It all starts with local grains planted by local farmers and then harvested by local heavy horses. Yeah. Horses making us gin. I interrupt him to ask, “why horses?” It’s a lost art of farming today, he said. But it’s worth it to not just keep the tradition alive—horse-power—in Alberta, andit helps Eau Claire to get to know their products and their land intimately. That makes things better in the glass in the end.
Not everything for a batch of spirits can grow right in the Turner Valley area, so they’ve also got potatoes planted a little further out at David’s farm and bring in barley from Langley, B.C. Going forward, Eau Claire is going to be working directly with farmers to grow the varieties of grains they want in upcoming batches of spirits.
From the tasting room, we move into the distillery proper. David shows me the huge garage door where they bring in their grains, and the relatively small contraption they use to grind the grains. They’re very picky about getting the flour out of each grain without damaging the husk.
They’re big nerds, is what I’m saying.
The start of the spirit-making process is a lot like beer. In fact, they could use their equipment to brew beer, David (formerly of Big Rock Brewery) says, but they’re not into that.
From there: mashing, a sieve, and wort, the smells of yeast. My notes got groggy here because sometimes when a nerd gets talking about something they love, you don’t want to interrupt them.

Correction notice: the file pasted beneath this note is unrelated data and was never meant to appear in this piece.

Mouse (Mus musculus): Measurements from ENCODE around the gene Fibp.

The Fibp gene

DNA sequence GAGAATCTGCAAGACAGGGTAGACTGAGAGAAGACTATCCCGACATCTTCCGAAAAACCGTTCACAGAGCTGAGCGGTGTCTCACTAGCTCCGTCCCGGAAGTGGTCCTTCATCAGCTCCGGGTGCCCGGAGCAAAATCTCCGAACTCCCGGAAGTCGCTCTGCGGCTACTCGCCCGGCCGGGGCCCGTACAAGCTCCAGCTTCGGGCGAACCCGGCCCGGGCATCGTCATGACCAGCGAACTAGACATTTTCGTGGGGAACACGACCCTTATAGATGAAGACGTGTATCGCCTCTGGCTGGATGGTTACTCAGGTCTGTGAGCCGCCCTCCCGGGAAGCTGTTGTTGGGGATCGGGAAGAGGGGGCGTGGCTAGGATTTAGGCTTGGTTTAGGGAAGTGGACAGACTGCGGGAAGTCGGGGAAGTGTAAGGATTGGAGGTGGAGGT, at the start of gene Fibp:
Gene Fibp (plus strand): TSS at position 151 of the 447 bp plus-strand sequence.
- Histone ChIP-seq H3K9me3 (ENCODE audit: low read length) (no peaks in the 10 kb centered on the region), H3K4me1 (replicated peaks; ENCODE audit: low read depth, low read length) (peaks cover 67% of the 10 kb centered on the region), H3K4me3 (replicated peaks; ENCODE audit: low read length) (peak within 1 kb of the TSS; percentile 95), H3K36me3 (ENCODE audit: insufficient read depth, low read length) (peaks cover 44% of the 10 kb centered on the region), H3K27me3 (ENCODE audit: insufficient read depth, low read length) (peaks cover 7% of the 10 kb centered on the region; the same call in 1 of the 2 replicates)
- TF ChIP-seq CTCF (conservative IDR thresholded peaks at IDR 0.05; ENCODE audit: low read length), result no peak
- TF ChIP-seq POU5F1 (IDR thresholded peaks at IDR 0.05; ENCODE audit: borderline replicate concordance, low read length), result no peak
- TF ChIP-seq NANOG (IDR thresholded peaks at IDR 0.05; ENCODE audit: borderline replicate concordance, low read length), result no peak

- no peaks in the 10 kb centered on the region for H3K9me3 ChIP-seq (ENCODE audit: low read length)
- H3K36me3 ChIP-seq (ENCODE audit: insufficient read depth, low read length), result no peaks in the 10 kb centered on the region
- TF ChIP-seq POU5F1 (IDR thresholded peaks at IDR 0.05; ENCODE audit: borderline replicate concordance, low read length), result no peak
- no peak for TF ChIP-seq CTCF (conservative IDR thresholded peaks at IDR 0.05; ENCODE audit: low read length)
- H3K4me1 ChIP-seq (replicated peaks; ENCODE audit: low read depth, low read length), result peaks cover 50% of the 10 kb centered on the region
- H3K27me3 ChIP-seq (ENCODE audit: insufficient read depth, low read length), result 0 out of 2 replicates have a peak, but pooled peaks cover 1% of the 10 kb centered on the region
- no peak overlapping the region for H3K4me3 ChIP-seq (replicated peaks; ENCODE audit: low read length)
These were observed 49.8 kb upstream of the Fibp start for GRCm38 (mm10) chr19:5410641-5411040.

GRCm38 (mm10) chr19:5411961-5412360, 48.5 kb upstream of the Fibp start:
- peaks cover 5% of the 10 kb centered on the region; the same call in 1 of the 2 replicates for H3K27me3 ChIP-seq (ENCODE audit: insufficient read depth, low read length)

I did get to smell a few tanks as they worked, and if I hadn’t known it wasn’t beer, I wouldn’t have guessed. A beer-like liquid at about 6-8% alcohol is transferred into the still where it is distilled, in the case of whisky to 62% before being put in barrels to become even more delicious. I say “even more delicious” because I was able to sample the baby whisky from the still. (“You can just stick your finger in there,” David told me.) At 85% alcohol, it was a ways away from being ready, but I was tempted to ask for a half an ounce in a shot glass to get a little more intimate with. It was clear and a little herbal and flowery. I assumed it was a gin until David told me otherwise. I was blown away and not just because of the hit of alcohol (probably).
The copper still at Eau Claire is a big deal. It’s a very nice piece of machinery that vaporizes and condenses the spirit into what is pleasant and drinkable. The mixture that goes into the still is turned into three sort of sub-sections of a final spirit. I’ll do my best to explain the process, using gin as an example.